planner at Apex Financial Services in Tucker Georgia. “This is an exchange-traded note (ETN) that’s linked to the Dow Jones-AIG Commodity Index, which is diversified among many commodities.” In addition to an exposure of about 33% to oil and gas, this index also tracks the price of soybeans, gold, aluminum, copper, and 11 other commodities.
Sam Sudame, chief investment officer for Schultz Financial Group in Reno, Nevada, says that his firm prefers PIMCO Commodity Real Return Strategy (PCRIX), a mutual fund for institutional investors that tracks the same diversified commodity index. Since its inception in mid-2002 the PIMCO fund has had one 3% yearly loss, in 2006, and annual returns between 16% and 30% in every other calendar year.
Chris Cordaro, chief investment officer at Regent Atlantic Capital, a wealth management firm in Chatham, New Jersey, also prefers a diversified approach to commodities investing. His recommended investments include UBS E-TRACS CMCI Total Return (UCI), an ETN designed to track the UBS Bloomberg Constant Maturity Commodity Index of 28 commodity futures contracts, ranging from coffee to zinc.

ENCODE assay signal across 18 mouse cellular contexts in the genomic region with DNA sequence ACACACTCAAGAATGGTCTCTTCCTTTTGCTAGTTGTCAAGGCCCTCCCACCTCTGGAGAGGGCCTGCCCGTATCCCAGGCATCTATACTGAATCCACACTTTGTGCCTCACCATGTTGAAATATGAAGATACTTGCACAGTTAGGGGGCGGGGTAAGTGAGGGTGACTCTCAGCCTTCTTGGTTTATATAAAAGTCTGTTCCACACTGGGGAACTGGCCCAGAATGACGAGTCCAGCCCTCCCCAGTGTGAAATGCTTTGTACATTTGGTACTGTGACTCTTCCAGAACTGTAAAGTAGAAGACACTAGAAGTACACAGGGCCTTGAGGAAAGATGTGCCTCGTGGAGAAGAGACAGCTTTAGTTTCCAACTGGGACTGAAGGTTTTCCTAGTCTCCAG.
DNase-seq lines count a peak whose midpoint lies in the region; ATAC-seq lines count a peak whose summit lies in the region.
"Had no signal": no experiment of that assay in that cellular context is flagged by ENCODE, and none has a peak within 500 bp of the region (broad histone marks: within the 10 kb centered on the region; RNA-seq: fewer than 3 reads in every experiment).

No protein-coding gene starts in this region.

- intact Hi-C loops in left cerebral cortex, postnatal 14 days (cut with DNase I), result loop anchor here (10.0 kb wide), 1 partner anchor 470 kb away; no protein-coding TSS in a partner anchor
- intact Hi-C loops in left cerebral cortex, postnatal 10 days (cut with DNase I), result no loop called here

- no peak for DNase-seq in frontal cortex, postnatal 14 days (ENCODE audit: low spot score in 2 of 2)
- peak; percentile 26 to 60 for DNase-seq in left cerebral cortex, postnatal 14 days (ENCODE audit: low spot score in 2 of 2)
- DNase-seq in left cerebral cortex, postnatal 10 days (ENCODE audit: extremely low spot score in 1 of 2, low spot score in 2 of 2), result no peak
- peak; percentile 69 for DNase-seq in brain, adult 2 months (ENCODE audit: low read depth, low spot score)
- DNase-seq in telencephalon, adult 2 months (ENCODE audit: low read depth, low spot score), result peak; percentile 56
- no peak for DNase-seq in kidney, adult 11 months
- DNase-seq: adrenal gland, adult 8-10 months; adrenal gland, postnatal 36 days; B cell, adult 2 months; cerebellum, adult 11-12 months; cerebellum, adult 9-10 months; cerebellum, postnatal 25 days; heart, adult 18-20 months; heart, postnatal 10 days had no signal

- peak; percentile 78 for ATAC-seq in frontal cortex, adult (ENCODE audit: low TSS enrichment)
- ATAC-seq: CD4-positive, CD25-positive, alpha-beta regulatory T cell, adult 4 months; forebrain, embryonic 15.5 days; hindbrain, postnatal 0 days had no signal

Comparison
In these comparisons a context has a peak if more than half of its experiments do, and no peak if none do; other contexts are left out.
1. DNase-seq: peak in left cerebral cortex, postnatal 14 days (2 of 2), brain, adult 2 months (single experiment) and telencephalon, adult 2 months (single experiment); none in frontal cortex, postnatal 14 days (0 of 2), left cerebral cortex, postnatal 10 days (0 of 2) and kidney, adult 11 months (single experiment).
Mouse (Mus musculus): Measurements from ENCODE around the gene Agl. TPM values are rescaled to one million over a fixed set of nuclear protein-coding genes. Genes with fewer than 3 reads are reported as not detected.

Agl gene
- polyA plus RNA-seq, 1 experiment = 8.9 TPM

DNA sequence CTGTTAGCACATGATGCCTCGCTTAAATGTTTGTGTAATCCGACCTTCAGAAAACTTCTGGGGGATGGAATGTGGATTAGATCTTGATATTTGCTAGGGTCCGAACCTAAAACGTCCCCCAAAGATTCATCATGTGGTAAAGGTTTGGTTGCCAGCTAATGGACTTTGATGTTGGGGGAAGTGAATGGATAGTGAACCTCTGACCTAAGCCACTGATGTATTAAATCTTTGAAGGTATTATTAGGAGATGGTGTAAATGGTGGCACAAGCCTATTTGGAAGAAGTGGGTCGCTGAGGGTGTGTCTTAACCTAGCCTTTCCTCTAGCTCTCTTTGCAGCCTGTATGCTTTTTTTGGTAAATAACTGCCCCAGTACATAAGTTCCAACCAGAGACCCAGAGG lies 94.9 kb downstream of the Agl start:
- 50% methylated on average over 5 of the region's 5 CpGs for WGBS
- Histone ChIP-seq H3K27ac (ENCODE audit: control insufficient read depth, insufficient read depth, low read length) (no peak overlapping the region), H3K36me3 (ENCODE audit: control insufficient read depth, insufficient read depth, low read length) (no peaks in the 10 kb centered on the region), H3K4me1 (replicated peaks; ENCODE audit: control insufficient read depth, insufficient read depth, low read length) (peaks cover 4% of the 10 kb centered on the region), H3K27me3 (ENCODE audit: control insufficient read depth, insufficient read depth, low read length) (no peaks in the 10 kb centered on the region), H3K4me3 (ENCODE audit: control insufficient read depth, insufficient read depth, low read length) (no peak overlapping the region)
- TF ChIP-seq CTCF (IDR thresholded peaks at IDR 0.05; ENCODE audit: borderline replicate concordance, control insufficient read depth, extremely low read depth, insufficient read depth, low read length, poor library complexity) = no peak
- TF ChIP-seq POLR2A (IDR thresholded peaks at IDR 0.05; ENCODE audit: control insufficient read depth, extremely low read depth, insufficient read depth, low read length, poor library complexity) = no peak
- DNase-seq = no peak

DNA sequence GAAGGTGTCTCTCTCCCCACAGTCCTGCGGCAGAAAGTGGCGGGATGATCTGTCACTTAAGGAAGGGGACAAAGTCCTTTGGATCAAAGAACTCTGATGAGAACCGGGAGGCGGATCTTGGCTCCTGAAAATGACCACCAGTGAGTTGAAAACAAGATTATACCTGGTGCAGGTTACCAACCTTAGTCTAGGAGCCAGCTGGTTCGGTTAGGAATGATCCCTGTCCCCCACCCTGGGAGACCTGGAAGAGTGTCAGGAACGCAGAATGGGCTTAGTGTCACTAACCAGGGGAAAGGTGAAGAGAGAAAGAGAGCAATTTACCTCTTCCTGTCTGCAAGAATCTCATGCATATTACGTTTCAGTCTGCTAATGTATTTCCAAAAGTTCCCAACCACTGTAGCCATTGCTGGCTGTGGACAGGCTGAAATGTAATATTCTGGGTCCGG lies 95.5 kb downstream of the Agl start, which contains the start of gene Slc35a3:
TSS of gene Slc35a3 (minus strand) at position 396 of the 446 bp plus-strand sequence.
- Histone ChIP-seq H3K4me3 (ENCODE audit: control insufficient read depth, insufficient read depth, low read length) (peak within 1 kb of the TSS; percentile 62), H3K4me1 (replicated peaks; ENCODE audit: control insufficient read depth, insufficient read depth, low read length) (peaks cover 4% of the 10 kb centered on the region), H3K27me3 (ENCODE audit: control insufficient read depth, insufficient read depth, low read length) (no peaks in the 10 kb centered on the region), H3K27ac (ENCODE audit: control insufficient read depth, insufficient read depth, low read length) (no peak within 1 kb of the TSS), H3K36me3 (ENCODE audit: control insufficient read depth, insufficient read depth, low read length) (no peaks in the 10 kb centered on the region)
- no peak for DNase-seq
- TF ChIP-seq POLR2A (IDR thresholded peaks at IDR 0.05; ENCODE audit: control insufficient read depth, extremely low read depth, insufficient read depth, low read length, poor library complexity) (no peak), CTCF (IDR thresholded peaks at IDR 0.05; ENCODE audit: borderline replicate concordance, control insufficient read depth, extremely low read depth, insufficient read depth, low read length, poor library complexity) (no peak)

Going for the gold. The diversified commodities investments listed above hold some gold but the exposure is modest: 7.4% for the Dow-Jones AIG index and 3.8% for the UBS Bloomberg index. If you’d like more gold in your portfolio, one option is SPDR Gold Trust (GLD), which holds gold bullion—nearly $20billion worth. This ETF, which moves up or down with the price of gold, has annualized returns of between 18% and 31% since its inception in late 2004.
However, “investors in GLD may face a tax problem,” says Sudame. “Any long-term gains will be taxed as high as 28%, the rate for collectibles, not the 15% maximum rate for most investments.” He suggests First Eagle Gold (SGGDX), a mutual fund that invests in mining stocks as well as bullion. This fund has returned more than 19% a year for the last 10 years, through the first half of 2008.
Oil’s well. Among commodities, oil may be the most high-profile these days. When prices rose from $60 a barrel in 2007 to $147 in mid-2008, investors with a direct play on oil enjoyed hefty profits. Investing directly in oil has become much easier: In the past few years, several publicly traded investments have been introduced that track oil price movements. They include PowerShares DB Oil (DBO), United States Oil Fund (USO), and iPath GSCI Crude Oil Total Return (OIL).The iPath fund,